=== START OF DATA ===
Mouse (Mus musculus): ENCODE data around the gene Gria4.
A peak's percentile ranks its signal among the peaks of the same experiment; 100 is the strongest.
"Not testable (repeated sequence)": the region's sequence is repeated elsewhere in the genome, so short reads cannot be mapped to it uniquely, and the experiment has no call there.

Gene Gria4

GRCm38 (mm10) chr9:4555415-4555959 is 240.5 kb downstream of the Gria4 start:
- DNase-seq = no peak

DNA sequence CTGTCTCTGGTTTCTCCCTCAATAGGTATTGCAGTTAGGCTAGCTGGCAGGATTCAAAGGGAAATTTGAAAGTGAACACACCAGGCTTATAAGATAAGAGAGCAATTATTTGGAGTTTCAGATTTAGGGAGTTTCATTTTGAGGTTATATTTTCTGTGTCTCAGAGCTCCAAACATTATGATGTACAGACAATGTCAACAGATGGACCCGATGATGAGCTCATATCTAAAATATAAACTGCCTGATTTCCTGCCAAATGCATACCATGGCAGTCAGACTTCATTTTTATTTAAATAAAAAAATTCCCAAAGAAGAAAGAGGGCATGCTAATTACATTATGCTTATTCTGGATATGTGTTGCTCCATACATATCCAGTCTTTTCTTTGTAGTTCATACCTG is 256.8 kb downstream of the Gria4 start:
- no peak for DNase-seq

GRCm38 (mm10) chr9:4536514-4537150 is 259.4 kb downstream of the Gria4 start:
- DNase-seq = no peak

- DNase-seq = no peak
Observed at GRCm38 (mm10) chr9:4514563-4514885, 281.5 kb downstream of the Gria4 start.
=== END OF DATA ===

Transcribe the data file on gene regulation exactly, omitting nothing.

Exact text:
Mouse (Mus musculus): ENCODE data around the gene Gria4.
A peak's percentile ranks its signal among the peaks of the same experiment; 100 is the strongest.
"Not testable (repeated sequence)": the region's sequence is repeated elsewhere in the genome, so short reads cannot be mapped to it uniquely, and the experiment has no call there.

Gene Gria4

GRCm38 (mm10) chr9:4555415-4555959 is 240.5 kb downstream of the Gria4 start:
- DNase-seq = no peak

DNA sequence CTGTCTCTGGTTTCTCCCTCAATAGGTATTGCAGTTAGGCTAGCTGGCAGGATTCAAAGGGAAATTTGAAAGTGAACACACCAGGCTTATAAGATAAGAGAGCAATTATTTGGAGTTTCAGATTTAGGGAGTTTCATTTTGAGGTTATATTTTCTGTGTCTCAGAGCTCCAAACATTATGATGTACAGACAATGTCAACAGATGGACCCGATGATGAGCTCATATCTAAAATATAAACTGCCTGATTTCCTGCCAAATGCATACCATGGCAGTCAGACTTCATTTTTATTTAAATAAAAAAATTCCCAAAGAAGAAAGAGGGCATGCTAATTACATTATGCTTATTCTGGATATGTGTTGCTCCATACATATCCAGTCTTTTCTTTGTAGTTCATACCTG is 256.8 kb downstream of the Gria4 start:
- no peak for DNase-seq

GRCm38 (mm10) chr9:4536514-4537150 is 259.4 kb downstream of the Gria4 start:
- DNase-seq = no peak

- DNase-seq = no peak
Observed at GRCm38 (mm10) chr9:4514563-4514885, 281.5 kb downstream of the Gria4 start.